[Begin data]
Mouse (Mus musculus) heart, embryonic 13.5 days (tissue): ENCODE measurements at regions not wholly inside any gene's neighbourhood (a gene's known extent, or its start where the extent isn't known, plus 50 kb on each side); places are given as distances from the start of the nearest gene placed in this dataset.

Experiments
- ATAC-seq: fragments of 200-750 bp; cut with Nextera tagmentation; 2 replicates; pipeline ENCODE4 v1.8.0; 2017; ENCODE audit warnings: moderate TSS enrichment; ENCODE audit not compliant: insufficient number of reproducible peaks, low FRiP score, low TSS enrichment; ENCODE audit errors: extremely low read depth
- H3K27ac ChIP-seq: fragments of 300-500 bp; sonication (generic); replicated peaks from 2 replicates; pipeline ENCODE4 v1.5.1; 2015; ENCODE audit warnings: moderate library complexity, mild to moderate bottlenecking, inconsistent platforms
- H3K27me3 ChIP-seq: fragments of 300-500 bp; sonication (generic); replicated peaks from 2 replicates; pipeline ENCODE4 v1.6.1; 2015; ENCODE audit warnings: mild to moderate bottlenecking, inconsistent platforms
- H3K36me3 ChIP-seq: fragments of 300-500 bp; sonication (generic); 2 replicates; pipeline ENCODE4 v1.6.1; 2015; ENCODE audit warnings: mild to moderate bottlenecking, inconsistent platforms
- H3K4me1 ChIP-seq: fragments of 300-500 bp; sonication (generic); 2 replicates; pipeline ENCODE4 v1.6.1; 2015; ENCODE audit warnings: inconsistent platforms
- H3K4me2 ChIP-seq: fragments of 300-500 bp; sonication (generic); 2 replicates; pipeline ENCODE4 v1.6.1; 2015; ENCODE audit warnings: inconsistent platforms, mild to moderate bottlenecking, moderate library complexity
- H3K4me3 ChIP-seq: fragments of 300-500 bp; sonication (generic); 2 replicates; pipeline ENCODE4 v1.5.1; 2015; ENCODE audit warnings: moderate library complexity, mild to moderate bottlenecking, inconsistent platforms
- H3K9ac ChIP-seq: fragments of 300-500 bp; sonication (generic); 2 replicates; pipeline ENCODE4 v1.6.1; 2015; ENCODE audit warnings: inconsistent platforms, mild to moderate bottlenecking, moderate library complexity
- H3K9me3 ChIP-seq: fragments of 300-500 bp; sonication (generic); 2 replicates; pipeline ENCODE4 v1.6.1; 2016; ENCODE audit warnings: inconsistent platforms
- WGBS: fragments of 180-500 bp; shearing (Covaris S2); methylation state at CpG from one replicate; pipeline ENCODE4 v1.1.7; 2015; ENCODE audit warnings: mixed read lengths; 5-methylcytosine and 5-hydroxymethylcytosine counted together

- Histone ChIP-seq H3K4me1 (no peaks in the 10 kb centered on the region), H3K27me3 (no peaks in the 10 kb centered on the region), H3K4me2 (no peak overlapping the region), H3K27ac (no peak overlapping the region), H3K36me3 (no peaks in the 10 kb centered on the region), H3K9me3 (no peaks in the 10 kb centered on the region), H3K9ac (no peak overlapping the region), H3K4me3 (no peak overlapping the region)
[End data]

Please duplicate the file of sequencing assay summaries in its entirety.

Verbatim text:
Mouse (Mus musculus) heart, embryonic 13.5 days (tissue): ENCODE measurements at regions not wholly inside any gene's neighbourhood (a gene's known extent, or its start where the extent isn't known, plus 50 kb on each side); places are given as distances from the start of the nearest gene placed in this dataset.

Experiments
- ATAC-seq: fragments of 200-750 bp; cut with Nextera tagmentation; 2 replicates; pipeline ENCODE4 v1.8.0; 2017; ENCODE audit warnings: moderate TSS enrichment; ENCODE audit not compliant: insufficient number of reproducible peaks, low FRiP score, low TSS enrichment; ENCODE audit errors: extremely low read depth
- H3K27ac ChIP-seq: fragments of 300-500 bp; sonication (generic); replicated peaks from 2 replicates; pipeline ENCODE4 v1.5.1; 2015; ENCODE audit warnings: moderate library complexity, mild to moderate bottlenecking, inconsistent platforms
- H3K27me3 ChIP-seq: fragments of 300-500 bp; sonication (generic); replicated peaks from 2 replicates; pipeline ENCODE4 v1.6.1; 2015; ENCODE audit warnings: mild to moderate bottlenecking, inconsistent platforms
- H3K36me3 ChIP-seq: fragments of 300-500 bp; sonication (generic); 2 replicates; pipeline ENCODE4 v1.6.1; 2015; ENCODE audit warnings: mild to moderate bottlenecking, inconsistent platforms
- H3K4me1 ChIP-seq: fragments of 300-500 bp; sonication (generic); 2 replicates; pipeline ENCODE4 v1.6.1; 2015; ENCODE audit warnings: inconsistent platforms
- H3K4me2 ChIP-seq: fragments of 300-500 bp; sonication (generic); 2 replicates; pipeline ENCODE4 v1.6.1; 2015; ENCODE audit warnings: inconsistent platforms, mild to moderate bottlenecking, moderate library complexity
- H3K4me3 ChIP-seq: fragments of 300-500 bp; sonication (generic); 2 replicates; pipeline ENCODE4 v1.5.1; 2015; ENCODE audit warnings: moderate library complexity, mild to moderate bottlenecking, inconsistent platforms
- H3K9ac ChIP-seq: fragments of 300-500 bp; sonication (generic); 2 replicates; pipeline ENCODE4 v1.6.1; 2015; ENCODE audit warnings: inconsistent platforms, mild to moderate bottlenecking, moderate library complexity
- H3K9me3 ChIP-seq: fragments of 300-500 bp; sonication (generic); 2 replicates; pipeline ENCODE4 v1.6.1; 2016; ENCODE audit warnings: inconsistent platforms
- WGBS: fragments of 180-500 bp; shearing (Covaris S2); methylation state at CpG from one replicate; pipeline ENCODE4 v1.1.7; 2015; ENCODE audit warnings: mixed read lengths; 5-methylcytosine and 5-hydroxymethylcytosine counted together

- Histone ChIP-seq H3K4me1 (no peaks in the 10 kb centered on the region), H3K27me3 (no peaks in the 10 kb centered on the region), H3K4me2 (no peak overlapping the region), H3K27ac (no peak overlapping the region), H3K36me3 (no peaks in the 10 kb centered on the region), H3K9me3 (no peaks in the 10 kb centered on the region), H3K9ac (no peak overlapping the region), H3K4me3 (no peak overlapping the region)